It took me a while to realize I was a libertarian. My youthful utopian idealism gave way slowly. It also took me some time to realize that if I was 85% libertarian I was certainly more libertarian than Republican or Democrat. I’ve written recently articles “Why I Lean Libertarian Part 1” and “Seven Reasons I lean Libertarian“.
I reserve that at least 15% isn’t libertarian because when most people hear the term libertarian they immediately want to talk about legalizing heroin, removing certification for doctors and abolishing all public roads. I lean Libertarians because I think we should legalize transfats and exhaling, remove certification for cutting hair, and abolish public subsidies for farms not to grow food. Libertarians are automatically seen as fringe when what should be seen as fringe is much of today’s bloated government.
These thoughts struck me recently when someone said that Ron Paul was unelectable because “he held insane positions such as wanting to do away with the FDA” (Federal Drug Administration). Ron Paul maintains that the FDA regulations do as much harm as good. Please remember that at least on this issue, Ron Paul actually knows more than the average citizen since he is a medical doctor (OB/GYN).
Perhaps I am more fortunate that some. I first heard the idea that the FDA might do more harm than good when I was in high school from scholars at Stanford’s Hoover Institution. They are still publishing analysis which is critical of the FDA. I find much of it compelling. It seems neither crack pot nor on the fringe.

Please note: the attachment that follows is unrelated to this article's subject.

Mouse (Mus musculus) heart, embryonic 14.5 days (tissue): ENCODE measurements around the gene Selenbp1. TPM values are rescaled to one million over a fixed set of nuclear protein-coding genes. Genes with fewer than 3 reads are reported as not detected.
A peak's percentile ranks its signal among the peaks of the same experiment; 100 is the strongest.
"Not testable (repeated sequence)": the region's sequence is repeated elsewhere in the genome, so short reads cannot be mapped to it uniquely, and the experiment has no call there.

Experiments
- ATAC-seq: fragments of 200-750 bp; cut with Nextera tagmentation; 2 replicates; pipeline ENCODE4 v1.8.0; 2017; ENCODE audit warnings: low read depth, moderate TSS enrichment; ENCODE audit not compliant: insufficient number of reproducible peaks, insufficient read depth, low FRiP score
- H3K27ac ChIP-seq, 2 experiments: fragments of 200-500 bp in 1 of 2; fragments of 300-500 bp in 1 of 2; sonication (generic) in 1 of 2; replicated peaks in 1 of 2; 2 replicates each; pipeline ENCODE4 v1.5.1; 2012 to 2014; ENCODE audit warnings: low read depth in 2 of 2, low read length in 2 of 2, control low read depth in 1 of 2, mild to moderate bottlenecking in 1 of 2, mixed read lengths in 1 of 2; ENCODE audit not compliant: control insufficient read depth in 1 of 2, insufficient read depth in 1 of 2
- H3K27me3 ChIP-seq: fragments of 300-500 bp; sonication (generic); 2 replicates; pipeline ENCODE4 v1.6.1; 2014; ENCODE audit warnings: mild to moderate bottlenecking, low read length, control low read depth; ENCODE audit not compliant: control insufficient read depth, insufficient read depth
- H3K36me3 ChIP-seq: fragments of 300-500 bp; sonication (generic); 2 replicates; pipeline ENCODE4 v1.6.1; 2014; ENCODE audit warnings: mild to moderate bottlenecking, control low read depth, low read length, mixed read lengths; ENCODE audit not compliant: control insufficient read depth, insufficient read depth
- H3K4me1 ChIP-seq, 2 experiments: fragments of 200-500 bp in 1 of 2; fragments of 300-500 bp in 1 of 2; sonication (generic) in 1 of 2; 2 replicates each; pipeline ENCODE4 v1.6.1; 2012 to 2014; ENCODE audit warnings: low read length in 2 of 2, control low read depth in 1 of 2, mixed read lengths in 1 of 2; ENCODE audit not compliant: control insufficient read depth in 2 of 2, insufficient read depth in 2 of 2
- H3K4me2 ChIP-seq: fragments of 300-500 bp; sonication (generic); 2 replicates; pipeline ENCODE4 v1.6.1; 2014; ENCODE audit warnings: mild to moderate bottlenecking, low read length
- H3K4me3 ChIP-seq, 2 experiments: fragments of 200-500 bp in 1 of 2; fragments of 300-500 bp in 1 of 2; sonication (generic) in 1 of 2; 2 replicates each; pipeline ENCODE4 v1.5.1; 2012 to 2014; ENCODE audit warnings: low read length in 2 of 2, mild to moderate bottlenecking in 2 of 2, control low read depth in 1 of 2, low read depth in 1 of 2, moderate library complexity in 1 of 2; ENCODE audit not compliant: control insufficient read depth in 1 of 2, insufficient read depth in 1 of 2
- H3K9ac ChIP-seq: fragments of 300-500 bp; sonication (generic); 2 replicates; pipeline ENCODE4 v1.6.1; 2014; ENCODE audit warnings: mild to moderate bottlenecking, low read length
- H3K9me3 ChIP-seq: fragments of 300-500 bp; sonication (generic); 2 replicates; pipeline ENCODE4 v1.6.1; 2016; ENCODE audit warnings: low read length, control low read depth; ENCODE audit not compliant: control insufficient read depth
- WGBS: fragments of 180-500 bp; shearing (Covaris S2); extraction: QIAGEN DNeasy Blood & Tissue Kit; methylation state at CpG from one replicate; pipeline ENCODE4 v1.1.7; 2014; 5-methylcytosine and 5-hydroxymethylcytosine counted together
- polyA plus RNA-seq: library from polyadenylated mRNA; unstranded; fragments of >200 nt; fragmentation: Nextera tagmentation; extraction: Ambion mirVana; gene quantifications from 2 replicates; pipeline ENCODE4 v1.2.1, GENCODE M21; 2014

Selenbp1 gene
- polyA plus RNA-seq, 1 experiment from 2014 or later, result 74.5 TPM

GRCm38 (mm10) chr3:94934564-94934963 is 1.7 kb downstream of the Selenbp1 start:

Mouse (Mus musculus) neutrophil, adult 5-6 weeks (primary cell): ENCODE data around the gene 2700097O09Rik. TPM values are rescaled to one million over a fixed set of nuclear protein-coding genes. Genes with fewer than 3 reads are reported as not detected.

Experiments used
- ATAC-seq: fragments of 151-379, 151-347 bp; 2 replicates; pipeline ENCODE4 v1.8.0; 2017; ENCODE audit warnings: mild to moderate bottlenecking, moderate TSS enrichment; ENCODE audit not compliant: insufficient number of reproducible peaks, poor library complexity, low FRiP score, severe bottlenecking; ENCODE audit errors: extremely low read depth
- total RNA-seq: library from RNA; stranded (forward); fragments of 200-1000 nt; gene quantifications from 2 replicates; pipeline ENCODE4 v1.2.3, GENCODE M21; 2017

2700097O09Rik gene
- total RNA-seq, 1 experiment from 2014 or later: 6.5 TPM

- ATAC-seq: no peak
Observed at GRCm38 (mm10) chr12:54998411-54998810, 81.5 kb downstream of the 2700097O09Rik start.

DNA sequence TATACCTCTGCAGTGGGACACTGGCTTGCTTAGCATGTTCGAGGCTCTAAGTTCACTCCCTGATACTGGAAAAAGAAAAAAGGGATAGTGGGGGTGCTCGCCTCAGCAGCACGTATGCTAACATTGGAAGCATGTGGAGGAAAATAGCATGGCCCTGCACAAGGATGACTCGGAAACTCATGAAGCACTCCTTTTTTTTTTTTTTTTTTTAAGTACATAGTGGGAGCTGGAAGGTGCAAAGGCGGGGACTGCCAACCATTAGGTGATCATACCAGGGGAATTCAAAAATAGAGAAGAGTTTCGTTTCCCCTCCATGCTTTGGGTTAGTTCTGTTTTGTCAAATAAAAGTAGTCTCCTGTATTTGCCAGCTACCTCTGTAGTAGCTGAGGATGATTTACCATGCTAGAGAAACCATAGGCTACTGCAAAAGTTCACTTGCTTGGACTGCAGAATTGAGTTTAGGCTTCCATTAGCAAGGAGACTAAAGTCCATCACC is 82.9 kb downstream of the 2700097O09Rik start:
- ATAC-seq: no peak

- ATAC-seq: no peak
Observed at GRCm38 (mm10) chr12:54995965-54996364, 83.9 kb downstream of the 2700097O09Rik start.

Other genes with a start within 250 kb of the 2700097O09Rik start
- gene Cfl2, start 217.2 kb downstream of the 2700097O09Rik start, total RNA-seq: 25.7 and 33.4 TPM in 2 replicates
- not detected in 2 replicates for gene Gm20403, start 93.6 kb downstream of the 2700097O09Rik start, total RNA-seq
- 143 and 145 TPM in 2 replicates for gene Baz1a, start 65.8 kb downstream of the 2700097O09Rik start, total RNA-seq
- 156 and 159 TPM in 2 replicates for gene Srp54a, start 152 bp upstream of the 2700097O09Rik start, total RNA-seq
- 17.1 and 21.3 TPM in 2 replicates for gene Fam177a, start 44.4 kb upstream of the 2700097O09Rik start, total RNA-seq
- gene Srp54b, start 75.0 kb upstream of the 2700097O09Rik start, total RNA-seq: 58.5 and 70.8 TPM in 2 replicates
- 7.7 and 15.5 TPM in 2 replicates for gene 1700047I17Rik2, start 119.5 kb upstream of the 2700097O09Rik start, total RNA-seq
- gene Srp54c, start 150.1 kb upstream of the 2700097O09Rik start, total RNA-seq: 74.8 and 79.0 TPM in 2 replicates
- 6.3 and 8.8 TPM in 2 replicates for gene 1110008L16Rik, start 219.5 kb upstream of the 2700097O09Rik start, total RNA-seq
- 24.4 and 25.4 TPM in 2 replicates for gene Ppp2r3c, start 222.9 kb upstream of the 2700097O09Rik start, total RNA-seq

Ron Paul claims that the FDA does more harm than good. It is corrupted by special interest groups. You can listen to some of the debate from Ron Paul or read about specific issue where the FDA does harm about milk or FDA censorship.
Also, the FDA has a great incentive to delay a drug’s use in the United States. Additionally, it costs about $1 billion to get a new drug through the approval process. Only 21 were approved in 2010. This number has been dropping from 45 back in 1996. The process that produces these delays and increases the costs of medical innovation are behind some of the criticism of the FDA.
The milk issue is the one that really got me thinking. Ron Paul is in favor of making it legal to sell raw milk. It would seem from the legislation as though drinking raw milk is a heinous and potentially deadly crime that needs to be outlawed. Others call it “organic” and say that for at least some it is an important and natural part of their diet. Personally, I do not drink raw milk, but for those who want to drink raw milk, understand the risks and benefits and have the raw milk facts, I think they should have the right. Why make it illegal?
Reevaluating our presuppositions is never easy, especially not in politics where assumptions are worn like a second skin. I’m not suggesting that Ron Paul is the best candidate for President, but he should not be dismissed out of hand simply because he suspects the FDA does as much harm as good. On that point (and many others I’ve heard him make) he is probably right.